Phillips: I think our band is really lucky, because Paul takes up so much “space.” (Laughs.) You know, when you’re playing smaller clubs — especially the 200- to 300-capacity rooms we were in when we first started growing, it sometimes felt like the club was not gonna withstand the energy levels we were putting out. (Laughs.)

Paul would be so amped and so wild that he’d be givin’ it out to people and they’d be givin’ it right back just as loud and sweaty. It’s an awesome experience. It’s definitely different playing on a bigger stage. It can feel more isolating to your bandmates. There’s something comforting about being mushed up together on a tiny stage.

This new disc is a great departure from your first album. I hear a lot more influences from the Hi Records label and early 1970s Philly soul in it. Was there any concern from your management or label that you wer moving too far away from what fans might expect?

Phillips: I think ultimately we decided you have to trust your instincts and your ears and just go with it. As long as you are staying true to your roots, you can’t spend too much time worrying. But to say that wasn’t a concern would be inaccurate. It was our second record, and the first record had done really well for a little indie band from Birmingham. There was some pressure, you know …

Like, “Don’t monkey with the formula!”

Phillips: (Laughs.) Right, right. Those are valid concerns. But at the end of the day, what we wanted to do with the second record was prove that we could be a bit more cerebral about it.

You know, I made the cardinal sin of going online and reading comments from people who’d listened to or bought the second album on iTunes or whatever. (Laughs.) There were definitely a few people who … I won’t say they felt “betrayed,” but …

They were confused?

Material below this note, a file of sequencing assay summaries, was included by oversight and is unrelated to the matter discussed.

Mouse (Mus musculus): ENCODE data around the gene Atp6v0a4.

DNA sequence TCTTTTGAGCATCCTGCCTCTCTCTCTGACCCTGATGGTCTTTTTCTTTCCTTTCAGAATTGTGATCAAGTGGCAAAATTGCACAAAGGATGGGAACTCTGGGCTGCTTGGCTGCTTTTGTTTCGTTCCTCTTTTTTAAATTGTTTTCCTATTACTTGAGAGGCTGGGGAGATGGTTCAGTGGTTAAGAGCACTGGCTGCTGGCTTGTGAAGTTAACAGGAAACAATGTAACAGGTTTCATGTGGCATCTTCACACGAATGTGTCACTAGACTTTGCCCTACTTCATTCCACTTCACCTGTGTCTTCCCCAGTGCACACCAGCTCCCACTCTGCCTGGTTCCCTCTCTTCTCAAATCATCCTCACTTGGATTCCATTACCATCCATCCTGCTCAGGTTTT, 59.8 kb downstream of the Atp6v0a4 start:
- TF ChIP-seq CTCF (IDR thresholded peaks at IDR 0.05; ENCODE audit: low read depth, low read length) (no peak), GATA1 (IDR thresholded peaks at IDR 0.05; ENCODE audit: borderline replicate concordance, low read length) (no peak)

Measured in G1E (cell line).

Phillips: Yeah. They were just missing the old-school, low-fi “go-for-it” style of our first album. Now, I totally get it, because I’ve been at that same place with bands that I like. But we toured in support of that first album for three years, basically. We played those songs hundreds and hundreds and hundreds of times.

So, wanting to grow and explore other musical areas is a bit of a survival tactic. You’ve got to keep yourself interested and keep finding inspiration for yourself. That’s a side of things that a lot of people don’t see. What we collectively as a band have decided is to make the record you want to make and that you’re proud of, and let the rest take care of itself.

The Lucas is a totally seated room. Is that a challenge in itself, to look out and see everyone sitting down instead of up and dancing?

Phillips: It can be. I have a feeling Savannah will not be too difficult to convince to get up and dance. (Laughs.)

Ultimately though, if people want to get up and dance, shake a tail feather and make a ruckus, they’re gonna find a way to do it. Sometimes it just takes an extra song or two at the start of the show for people to feel comfortable leaving their seats.

If you had to preach about any particular soul or R&B artist or record you love to death but feel is unjustly overlooked, where would you point your fans?

Phillips: Sure! There are a lot of gems out there from what a lot of people think of as the Golden Era of R&B — the mid-’60s through the mid-’70s. Tons of stuff, rare cuts. Everybody loves Aretha [Franklin], everybody loves Otis [Redding], and Otis is a really big deal to us.

But I do think one guy who’s a little underappreciated and people don’t know as well as they should is Mr. William Bell. I mean, one of my favorite songs of all time is “I Forgot to Be Your Lover,” which I think is a nearly perfect song. The way it feels, and the way it’s arranged and the way he sings it is just so cool. William’s still around, man …

He just played here at the Savannah Music Fest a few weeks ago, and I got to see him. He was absolutely spectacular.

Phillips: He’s still got it, man. He comes in with that low, rich voice and that great mic technique and everything … He’s the O.G., man. The real deal.

He wasn’t as big a hitmaker as some of the other guys from that Golden Era, but he was every bit on their level. A lot of people don’t seem to give him as many props as he deserves. If I could encourage any fans of R&B to look into anything, I would just say get out and see people like him while you still have the chance! He made records with Booker T and the MG’s, and wrote classic songs that people like Otis sang.

There’s not very many of those people left. If we can help spread the good word about people like him, we’re happy to do so.

IF YOU GO

What: St. Paul & The Broken Bones with Lonnie Holley

When: 8 p.m. May 6

Where: Lucas Theatre, 32 Abercorn St.

Cost: $38.50

Info: lucastheatre.com, stpaulandthebrokenbones.com